An orchid tree offers a beautiful display of color for the first six months of the year, which makes it a popular choice for homeowners and landscapers. There are numerous varieties of orchid trees, from the Purple Orchid to Hong Kong Orchid, but all of them have the same basic growing requirements. If you live in warm, southern climates an orchid tree will do well in your area. You should be aware, however, that orchid trees can easily overtake an area, which is why the Florida Exotic Pest Plant Control has classified it as an invasive species.
Things You'll Need
- Orchid tree
Select a site for your orchid tree. The site should get full to partial sun. Soil should be moist but drain well so there is no standing water. When choosing a location, keep in mind that an orchid tree can grow to a height of 30 feet and its branches can spread just as wide.
Dig a hole that is at least three times as wide as the root ball. The hole should be as deep as the container is tall. If the tree root ball is wrapped in burlap, and the bound root ball sits 12 inches tall, then the hole should be 12 inches deep.
Remove the tree from its current container. If it is in a pot, then gently lay the pot on its side and tap it to loosen the root ball from the side of the container. If the tree is wrapped in burlap, then unfasten the burlap and lay it out flat. If your tree is wrapped with wire, simply snip several areas of the wire, creating large holes for the roots to grow through.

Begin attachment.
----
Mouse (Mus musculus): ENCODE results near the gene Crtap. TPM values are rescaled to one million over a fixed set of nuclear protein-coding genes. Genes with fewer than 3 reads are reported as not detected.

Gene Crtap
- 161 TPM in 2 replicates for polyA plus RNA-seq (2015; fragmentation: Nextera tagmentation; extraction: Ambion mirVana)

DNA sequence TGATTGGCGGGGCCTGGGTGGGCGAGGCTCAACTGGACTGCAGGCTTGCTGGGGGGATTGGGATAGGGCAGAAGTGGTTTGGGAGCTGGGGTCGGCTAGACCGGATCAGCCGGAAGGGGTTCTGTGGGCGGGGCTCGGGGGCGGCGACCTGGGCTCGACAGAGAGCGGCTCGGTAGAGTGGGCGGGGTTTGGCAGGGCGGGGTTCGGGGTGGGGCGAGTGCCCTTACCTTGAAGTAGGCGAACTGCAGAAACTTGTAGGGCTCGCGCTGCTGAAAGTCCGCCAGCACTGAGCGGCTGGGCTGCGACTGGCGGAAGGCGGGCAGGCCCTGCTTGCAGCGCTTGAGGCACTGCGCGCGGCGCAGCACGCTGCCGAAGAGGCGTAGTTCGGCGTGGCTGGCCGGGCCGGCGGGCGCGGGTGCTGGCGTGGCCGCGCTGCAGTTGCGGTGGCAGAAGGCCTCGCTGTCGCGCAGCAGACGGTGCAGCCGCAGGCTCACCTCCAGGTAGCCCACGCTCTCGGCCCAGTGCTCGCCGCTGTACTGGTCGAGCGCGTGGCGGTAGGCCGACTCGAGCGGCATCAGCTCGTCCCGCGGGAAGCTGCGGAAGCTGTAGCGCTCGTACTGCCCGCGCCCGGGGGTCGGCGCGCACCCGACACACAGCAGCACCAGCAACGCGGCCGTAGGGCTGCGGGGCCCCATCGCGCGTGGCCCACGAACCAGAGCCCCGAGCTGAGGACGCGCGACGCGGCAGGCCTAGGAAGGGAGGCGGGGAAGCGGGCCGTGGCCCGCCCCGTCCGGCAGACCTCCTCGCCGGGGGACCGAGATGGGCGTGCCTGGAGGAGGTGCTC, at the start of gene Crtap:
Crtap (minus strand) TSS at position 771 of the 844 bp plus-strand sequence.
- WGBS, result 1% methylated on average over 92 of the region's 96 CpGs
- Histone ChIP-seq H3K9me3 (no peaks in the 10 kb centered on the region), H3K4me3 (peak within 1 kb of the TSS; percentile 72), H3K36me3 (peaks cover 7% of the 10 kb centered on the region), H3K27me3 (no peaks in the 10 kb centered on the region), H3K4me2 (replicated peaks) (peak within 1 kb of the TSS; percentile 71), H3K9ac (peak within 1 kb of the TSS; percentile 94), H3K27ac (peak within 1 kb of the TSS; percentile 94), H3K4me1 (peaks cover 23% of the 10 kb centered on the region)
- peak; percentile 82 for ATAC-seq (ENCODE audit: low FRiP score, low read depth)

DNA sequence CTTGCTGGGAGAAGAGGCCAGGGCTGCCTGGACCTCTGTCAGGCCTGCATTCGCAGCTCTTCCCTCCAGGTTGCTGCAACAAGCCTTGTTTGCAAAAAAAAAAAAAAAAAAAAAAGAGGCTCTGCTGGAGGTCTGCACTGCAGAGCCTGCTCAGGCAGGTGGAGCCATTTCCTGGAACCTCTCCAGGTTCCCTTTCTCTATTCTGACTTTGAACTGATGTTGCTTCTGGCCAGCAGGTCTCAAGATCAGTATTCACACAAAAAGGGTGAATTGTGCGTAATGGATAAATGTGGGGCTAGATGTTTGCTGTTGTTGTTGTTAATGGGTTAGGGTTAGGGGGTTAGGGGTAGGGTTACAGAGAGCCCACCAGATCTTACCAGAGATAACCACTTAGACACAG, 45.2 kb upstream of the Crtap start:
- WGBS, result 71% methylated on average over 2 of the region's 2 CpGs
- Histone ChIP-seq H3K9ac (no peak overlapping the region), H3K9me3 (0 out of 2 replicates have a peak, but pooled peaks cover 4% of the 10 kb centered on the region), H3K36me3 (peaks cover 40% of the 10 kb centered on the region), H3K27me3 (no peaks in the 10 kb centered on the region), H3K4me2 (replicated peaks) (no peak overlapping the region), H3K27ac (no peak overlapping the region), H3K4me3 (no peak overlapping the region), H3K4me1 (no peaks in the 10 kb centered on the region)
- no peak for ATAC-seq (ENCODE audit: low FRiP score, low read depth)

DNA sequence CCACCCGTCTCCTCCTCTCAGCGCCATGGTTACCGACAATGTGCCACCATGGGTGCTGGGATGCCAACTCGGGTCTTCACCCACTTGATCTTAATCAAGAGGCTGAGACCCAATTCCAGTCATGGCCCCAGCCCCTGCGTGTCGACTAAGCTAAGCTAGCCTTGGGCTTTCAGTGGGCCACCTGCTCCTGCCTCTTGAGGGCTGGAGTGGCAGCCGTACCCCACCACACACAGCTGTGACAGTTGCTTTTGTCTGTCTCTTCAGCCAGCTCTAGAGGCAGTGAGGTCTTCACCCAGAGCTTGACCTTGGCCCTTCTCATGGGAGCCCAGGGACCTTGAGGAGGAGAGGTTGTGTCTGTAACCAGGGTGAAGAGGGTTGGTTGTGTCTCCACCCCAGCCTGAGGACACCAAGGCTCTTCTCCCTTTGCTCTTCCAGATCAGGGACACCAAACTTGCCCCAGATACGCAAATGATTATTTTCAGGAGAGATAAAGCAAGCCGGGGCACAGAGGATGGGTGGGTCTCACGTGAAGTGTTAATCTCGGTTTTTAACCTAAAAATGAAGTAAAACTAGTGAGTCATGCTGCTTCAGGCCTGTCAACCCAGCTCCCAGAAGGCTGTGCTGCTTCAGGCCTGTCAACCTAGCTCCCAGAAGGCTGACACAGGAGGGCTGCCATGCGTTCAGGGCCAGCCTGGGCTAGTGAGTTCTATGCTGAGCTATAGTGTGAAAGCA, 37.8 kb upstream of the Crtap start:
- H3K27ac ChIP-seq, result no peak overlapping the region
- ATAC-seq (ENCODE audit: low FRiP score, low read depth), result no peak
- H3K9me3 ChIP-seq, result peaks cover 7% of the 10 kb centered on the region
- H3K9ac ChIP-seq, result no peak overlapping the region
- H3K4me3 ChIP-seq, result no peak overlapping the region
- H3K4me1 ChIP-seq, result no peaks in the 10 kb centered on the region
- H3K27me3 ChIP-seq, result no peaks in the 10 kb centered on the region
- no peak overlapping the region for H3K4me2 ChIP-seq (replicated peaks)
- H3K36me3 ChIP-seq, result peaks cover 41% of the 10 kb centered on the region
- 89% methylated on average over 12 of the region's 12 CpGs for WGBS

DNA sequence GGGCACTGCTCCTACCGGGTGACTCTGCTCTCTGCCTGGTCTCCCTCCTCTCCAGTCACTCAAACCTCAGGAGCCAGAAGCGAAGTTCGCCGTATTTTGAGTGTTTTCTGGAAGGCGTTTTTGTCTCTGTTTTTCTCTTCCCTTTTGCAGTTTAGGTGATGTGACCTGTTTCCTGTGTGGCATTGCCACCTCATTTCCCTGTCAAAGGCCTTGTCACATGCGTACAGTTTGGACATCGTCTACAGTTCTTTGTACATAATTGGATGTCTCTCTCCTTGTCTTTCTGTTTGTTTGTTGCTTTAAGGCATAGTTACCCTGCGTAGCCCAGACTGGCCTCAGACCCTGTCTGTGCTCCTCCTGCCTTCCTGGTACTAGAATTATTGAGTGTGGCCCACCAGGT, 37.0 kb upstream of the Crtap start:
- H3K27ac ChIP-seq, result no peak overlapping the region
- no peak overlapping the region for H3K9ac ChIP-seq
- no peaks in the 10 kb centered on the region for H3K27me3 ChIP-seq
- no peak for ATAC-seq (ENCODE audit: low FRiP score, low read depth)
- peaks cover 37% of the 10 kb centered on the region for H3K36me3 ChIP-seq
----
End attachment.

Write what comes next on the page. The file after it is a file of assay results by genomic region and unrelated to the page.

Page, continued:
Lift the tree into the hole, fill the hole in with the original soil and tap it down firmly around the roots. While the soil should firmly fill in the roots, you don't want the soil to be hard and compacted.
Build a water ring around the hole. To do this, pile the dirt up three inches high around the outer edge. Fill the inside ring with three inches of water and let it soak down into the soil. If you see any areas where the soil has caved in, refill with more soil and tap it down securely.
Cover the soil around the tree with a 3-inch layer of mulch. Good mulch choices for orchid trees include pine needles or chipped bark.